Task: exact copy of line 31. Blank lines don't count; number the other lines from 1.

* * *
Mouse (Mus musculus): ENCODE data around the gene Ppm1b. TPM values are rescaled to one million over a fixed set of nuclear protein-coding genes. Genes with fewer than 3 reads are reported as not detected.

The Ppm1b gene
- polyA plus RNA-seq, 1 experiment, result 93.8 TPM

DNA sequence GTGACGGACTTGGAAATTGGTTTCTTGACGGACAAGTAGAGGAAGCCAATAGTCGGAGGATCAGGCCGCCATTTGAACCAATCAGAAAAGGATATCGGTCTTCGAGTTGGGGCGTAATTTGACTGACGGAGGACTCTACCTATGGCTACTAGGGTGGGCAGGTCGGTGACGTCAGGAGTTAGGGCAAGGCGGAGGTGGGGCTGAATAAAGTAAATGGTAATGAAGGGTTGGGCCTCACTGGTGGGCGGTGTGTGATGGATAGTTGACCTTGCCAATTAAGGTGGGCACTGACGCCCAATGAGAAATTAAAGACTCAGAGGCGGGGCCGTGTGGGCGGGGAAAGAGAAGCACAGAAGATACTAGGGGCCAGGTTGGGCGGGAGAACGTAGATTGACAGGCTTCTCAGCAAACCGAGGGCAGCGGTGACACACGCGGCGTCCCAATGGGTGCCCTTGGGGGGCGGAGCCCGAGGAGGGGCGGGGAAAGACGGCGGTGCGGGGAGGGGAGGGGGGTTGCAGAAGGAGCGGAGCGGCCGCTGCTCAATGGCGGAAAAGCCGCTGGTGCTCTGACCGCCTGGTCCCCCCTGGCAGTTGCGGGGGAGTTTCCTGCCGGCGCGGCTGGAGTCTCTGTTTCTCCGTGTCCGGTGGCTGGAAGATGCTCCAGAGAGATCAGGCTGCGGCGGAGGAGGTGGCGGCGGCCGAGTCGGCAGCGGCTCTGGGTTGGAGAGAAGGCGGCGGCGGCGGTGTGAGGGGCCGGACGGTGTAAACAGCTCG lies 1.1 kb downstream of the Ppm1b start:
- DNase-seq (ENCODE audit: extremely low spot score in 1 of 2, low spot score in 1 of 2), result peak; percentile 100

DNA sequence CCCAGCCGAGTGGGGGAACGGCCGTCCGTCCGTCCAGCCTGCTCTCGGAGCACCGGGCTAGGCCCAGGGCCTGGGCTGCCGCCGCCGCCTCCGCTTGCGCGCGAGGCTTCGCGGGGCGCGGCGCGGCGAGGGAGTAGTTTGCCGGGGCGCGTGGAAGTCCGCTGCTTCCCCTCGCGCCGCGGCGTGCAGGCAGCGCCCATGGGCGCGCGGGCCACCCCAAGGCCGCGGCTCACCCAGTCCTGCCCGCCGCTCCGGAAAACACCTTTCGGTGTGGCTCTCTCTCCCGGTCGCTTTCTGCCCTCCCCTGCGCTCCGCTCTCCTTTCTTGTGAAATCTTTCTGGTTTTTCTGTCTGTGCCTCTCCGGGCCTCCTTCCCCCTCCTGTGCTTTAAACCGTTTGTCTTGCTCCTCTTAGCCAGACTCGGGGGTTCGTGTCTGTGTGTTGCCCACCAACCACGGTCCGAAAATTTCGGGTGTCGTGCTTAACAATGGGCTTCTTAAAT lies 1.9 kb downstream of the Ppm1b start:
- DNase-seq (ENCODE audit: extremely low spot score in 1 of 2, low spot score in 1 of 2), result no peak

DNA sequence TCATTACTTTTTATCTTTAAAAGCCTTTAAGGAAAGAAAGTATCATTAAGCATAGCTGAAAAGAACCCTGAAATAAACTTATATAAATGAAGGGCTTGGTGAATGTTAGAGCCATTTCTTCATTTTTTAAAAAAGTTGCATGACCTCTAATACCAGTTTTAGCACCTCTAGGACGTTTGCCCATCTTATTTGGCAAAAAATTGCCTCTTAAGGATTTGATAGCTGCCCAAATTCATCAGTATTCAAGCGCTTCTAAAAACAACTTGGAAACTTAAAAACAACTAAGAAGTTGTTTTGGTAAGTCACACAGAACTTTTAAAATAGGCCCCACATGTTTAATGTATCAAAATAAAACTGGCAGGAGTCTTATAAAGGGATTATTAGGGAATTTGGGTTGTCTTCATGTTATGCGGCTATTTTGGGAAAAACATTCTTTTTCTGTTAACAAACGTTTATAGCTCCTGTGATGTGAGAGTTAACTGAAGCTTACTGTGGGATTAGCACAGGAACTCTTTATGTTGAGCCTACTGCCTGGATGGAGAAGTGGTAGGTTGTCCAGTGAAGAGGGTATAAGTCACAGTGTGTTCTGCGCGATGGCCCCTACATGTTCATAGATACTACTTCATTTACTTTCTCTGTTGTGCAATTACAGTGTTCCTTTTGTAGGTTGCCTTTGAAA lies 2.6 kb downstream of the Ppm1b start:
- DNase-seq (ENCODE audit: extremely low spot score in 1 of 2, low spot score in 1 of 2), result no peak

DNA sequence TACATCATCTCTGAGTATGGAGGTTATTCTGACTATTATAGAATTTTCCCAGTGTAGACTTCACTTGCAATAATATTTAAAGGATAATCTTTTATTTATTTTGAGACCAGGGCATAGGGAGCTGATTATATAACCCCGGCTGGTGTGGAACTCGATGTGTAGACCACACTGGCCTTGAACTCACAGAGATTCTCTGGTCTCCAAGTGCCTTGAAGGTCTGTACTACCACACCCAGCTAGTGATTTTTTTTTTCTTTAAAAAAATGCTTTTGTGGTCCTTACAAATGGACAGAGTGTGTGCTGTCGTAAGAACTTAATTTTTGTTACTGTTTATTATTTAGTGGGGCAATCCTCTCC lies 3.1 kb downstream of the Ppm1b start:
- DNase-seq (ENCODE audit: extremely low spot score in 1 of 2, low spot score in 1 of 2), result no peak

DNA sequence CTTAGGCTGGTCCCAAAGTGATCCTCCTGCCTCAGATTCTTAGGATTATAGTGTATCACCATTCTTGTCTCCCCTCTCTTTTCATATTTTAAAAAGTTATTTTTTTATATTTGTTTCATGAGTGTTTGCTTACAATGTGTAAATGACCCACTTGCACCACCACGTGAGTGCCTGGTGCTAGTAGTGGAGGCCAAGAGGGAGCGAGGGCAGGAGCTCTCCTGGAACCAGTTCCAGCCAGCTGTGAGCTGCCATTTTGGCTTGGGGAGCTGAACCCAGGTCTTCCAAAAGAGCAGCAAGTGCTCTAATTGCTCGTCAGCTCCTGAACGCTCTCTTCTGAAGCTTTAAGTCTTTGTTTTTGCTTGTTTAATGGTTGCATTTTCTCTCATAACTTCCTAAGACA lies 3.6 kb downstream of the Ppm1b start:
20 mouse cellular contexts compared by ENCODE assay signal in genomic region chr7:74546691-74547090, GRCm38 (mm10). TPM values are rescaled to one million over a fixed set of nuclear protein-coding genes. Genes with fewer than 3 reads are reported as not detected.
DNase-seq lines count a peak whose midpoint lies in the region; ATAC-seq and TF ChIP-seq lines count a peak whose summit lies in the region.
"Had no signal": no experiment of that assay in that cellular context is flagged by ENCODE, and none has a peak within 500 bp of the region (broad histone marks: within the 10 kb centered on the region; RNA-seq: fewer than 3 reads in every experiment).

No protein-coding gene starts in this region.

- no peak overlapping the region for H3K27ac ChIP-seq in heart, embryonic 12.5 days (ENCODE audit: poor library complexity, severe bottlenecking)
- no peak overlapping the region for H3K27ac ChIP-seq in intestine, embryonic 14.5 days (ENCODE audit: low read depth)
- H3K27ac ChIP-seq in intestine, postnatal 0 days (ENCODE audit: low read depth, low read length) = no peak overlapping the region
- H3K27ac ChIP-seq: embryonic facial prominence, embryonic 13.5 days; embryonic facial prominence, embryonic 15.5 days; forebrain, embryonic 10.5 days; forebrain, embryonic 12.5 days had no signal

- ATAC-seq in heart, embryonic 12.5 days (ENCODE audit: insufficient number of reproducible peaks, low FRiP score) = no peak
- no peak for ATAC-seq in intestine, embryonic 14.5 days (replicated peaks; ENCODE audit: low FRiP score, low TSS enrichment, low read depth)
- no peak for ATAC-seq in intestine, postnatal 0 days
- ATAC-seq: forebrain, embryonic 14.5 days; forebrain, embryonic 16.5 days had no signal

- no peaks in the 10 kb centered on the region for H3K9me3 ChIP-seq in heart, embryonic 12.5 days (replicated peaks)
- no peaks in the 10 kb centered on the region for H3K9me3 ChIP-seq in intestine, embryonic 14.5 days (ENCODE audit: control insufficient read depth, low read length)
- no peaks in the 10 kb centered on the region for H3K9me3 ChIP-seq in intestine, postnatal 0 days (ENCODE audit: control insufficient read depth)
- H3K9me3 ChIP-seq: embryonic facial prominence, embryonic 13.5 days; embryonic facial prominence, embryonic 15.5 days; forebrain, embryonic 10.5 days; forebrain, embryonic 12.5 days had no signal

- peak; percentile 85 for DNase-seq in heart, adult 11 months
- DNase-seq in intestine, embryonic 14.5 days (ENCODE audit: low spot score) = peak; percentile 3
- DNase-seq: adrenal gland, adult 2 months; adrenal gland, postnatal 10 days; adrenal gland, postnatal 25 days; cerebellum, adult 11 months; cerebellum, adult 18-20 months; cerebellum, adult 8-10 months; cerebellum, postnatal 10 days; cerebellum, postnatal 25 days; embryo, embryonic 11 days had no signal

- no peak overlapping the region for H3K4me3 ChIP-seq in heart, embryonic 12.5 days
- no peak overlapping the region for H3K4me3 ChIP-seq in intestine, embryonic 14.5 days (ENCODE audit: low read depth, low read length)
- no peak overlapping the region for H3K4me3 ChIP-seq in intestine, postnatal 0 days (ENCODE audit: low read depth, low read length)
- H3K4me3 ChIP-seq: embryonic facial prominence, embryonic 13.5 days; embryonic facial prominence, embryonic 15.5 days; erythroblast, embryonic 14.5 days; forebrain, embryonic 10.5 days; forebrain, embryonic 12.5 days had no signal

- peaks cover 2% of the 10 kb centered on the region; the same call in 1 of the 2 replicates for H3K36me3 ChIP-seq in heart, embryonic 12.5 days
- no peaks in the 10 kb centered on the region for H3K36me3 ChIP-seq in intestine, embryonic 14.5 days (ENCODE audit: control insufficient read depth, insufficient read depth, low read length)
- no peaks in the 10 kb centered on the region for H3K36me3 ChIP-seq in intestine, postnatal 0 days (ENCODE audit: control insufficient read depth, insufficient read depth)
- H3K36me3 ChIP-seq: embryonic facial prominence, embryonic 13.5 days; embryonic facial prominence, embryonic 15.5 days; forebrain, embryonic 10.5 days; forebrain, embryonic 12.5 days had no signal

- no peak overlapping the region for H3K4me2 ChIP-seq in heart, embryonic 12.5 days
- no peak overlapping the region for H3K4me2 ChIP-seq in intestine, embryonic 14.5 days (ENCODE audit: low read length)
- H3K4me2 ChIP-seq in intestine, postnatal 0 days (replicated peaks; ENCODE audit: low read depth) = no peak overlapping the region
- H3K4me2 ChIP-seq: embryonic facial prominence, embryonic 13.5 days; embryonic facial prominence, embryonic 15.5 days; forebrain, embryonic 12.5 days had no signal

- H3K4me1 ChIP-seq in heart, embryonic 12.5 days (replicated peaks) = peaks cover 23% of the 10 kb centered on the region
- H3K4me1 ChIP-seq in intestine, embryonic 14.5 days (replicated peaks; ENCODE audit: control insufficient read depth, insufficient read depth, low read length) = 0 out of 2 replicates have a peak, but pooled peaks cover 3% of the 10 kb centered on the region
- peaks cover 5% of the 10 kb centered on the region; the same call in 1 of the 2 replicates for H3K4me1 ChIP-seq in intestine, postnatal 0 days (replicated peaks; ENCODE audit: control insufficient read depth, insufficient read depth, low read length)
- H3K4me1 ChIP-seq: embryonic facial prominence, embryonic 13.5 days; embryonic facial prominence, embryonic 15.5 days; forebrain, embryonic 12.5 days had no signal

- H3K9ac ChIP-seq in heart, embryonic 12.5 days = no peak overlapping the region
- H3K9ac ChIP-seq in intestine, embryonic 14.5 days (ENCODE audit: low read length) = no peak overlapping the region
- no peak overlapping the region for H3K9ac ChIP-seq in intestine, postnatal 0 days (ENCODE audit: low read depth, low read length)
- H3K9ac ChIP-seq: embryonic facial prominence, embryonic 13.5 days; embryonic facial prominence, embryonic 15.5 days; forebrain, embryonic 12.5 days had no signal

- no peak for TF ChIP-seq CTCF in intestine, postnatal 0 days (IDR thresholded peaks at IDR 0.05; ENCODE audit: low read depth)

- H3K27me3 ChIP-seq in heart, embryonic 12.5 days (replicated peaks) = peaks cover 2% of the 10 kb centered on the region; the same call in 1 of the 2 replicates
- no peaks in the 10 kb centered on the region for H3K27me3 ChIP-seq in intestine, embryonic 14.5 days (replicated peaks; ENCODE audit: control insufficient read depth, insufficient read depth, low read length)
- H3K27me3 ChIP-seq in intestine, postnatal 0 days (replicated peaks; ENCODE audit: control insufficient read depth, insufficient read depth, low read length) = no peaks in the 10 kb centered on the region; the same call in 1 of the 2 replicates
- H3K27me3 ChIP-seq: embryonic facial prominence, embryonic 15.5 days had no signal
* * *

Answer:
- DNase-seq: adrenal gland, adult 2 months; adrenal gland, postnatal 10 days; adrenal gland, postnatal 25 days; cerebellum, adult 11 months; cerebellum, adult 18-20 months; cerebellum, adult 8-10 months; cerebellum, postnatal 10 days; cerebellum, postnatal 25 days; embryo, embryonic 11 days had no signal